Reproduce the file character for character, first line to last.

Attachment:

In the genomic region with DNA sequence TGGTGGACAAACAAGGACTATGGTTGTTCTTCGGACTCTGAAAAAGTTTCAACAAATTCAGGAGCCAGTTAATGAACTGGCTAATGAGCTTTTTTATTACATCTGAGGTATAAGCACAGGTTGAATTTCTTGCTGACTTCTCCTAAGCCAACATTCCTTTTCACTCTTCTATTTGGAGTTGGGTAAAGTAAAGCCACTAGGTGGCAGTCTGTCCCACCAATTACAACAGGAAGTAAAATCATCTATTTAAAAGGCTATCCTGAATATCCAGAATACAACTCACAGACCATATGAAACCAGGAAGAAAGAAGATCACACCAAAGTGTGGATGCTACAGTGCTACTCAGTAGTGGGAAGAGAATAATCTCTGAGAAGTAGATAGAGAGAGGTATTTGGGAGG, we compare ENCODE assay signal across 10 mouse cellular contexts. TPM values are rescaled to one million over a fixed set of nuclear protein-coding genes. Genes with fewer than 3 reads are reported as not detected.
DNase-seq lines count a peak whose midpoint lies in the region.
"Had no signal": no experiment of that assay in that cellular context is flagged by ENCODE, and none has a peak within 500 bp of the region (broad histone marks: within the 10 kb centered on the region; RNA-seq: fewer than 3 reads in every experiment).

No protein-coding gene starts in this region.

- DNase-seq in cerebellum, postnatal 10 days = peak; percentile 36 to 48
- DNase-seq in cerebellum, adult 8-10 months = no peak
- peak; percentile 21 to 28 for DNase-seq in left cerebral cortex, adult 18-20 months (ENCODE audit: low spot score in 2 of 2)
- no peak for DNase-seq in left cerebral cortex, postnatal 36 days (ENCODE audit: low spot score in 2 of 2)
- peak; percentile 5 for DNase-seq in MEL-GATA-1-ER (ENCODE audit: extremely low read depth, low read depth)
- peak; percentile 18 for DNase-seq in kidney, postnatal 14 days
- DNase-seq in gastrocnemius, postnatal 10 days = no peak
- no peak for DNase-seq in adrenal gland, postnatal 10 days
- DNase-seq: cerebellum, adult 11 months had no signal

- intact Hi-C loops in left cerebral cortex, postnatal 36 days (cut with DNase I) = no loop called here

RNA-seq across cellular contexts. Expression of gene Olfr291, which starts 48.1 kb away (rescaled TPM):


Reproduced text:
In the genomic region with DNA sequence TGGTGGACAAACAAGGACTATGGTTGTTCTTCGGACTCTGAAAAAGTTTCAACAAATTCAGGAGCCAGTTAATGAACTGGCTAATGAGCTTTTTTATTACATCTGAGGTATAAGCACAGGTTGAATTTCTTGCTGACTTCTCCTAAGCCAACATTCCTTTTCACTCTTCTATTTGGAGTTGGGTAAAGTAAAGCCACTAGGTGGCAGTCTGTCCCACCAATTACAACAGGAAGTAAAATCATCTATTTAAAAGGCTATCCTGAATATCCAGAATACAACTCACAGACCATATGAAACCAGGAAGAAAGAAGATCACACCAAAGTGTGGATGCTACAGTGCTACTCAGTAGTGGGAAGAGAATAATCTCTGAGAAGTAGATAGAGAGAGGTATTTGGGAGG, we compare ENCODE assay signal across 10 mouse cellular contexts. TPM values are rescaled to one million over a fixed set of nuclear protein-coding genes. Genes with fewer than 3 reads are reported as not detected.
DNase-seq lines count a peak whose midpoint lies in the region.
"Had no signal": no experiment of that assay in that cellular context is flagged by ENCODE, and none has a peak within 500 bp of the region (broad histone marks: within the 10 kb centered on the region; RNA-seq: fewer than 3 reads in every experiment).

No protein-coding gene starts in this region.

- DNase-seq in cerebellum, postnatal 10 days = peak; percentile 36 to 48
- DNase-seq in cerebellum, adult 8-10 months = no peak
- peak; percentile 21 to 28 for DNase-seq in left cerebral cortex, adult 18-20 months (ENCODE audit: low spot score in 2 of 2)
- no peak for DNase-seq in left cerebral cortex, postnatal 36 days (ENCODE audit: low spot score in 2 of 2)
- peak; percentile 5 for DNase-seq in MEL-GATA-1-ER (ENCODE audit: extremely low read depth, low read depth)
- peak; percentile 18 for DNase-seq in kidney, postnatal 14 days
- DNase-seq in gastrocnemius, postnatal 10 days = no peak
- no peak for DNase-seq in adrenal gland, postnatal 10 days
- DNase-seq: cerebellum, adult 11 months had no signal

- intact Hi-C loops in left cerebral cortex, postnatal 36 days (cut with DNase I) = no loop called here

RNA-seq across cellular contexts. Expression of gene Olfr291, which starts 48.1 kb away (rescaled TPM):